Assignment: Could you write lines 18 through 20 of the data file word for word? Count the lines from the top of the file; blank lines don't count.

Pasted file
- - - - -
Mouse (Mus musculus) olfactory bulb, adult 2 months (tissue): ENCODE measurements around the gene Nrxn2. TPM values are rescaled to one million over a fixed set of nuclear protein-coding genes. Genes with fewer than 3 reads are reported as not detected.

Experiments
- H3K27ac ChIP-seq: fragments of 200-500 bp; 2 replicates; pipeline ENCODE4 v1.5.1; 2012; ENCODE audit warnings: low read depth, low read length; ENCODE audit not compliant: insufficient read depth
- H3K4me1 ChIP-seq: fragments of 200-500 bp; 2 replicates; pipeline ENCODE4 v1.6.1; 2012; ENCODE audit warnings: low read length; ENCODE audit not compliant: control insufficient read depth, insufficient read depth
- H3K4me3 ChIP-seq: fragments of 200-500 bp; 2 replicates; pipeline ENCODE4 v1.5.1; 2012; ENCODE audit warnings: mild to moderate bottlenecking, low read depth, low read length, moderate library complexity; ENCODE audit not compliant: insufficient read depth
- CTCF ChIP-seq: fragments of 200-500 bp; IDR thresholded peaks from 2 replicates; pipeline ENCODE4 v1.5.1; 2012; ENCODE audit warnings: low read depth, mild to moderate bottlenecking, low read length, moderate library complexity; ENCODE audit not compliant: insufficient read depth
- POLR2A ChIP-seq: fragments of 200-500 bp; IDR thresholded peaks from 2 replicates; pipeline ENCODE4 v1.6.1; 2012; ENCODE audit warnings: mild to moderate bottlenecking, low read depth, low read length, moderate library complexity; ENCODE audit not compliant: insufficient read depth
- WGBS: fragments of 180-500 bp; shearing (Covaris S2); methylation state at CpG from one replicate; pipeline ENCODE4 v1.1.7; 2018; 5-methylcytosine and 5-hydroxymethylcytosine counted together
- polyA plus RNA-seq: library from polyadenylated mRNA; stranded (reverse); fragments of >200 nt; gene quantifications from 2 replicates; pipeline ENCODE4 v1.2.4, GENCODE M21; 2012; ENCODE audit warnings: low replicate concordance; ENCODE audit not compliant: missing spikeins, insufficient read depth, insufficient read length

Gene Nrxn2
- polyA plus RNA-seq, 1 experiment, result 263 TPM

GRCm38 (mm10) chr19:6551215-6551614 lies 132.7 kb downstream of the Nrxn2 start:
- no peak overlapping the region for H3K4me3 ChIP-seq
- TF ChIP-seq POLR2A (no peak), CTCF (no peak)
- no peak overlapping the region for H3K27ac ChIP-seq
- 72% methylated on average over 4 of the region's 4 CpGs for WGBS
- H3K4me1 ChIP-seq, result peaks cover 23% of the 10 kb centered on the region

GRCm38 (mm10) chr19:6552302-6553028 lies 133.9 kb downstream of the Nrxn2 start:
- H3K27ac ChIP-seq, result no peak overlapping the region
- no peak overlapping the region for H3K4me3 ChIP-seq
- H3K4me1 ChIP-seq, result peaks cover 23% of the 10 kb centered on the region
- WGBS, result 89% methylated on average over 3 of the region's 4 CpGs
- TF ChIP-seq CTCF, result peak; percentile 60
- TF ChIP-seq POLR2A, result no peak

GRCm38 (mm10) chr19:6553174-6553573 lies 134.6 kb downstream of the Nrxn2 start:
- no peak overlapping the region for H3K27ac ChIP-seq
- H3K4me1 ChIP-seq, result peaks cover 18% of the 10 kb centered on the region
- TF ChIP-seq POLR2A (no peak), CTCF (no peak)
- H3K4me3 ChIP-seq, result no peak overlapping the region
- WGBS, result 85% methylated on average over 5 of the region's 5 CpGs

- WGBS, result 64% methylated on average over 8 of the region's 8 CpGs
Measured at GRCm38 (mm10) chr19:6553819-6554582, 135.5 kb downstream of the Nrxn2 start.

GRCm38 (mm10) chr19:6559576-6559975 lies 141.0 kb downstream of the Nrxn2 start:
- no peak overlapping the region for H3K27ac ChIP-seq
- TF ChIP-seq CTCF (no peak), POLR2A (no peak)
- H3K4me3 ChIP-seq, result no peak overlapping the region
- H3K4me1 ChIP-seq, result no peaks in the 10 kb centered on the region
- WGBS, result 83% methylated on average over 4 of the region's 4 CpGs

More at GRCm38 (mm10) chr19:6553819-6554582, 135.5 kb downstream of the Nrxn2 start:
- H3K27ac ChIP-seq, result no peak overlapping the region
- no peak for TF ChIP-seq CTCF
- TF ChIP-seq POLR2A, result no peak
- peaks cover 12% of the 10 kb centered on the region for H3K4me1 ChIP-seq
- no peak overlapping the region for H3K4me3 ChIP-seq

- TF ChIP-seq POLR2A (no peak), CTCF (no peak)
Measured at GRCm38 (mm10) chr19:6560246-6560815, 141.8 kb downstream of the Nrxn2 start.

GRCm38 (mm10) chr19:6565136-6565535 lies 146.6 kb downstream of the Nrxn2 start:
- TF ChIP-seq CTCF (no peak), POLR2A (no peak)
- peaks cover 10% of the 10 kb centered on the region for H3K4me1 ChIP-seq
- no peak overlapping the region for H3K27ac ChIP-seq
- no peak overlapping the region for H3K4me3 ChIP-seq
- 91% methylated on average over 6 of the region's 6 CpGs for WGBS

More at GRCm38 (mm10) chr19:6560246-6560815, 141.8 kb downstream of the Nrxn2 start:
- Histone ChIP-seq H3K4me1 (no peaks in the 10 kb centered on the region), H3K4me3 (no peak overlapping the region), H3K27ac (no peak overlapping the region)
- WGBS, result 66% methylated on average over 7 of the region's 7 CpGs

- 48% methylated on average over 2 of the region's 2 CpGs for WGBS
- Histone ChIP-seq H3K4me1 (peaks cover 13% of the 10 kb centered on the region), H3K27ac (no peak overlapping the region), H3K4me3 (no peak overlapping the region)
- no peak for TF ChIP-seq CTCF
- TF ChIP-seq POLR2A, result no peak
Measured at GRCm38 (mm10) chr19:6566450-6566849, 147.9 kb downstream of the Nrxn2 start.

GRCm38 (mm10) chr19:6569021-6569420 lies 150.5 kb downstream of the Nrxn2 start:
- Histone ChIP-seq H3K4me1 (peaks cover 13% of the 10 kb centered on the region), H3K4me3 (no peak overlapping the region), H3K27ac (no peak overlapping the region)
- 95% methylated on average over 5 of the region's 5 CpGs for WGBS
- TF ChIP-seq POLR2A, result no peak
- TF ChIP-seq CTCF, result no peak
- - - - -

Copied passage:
GRCm38 (mm10) chr19:6552302-6553028 lies 133.9 kb downstream of the Nrxn2 start:
- H3K27ac ChIP-seq, result no peak overlapping the region
- no peak overlapping the region for H3K4me3 ChIP-seq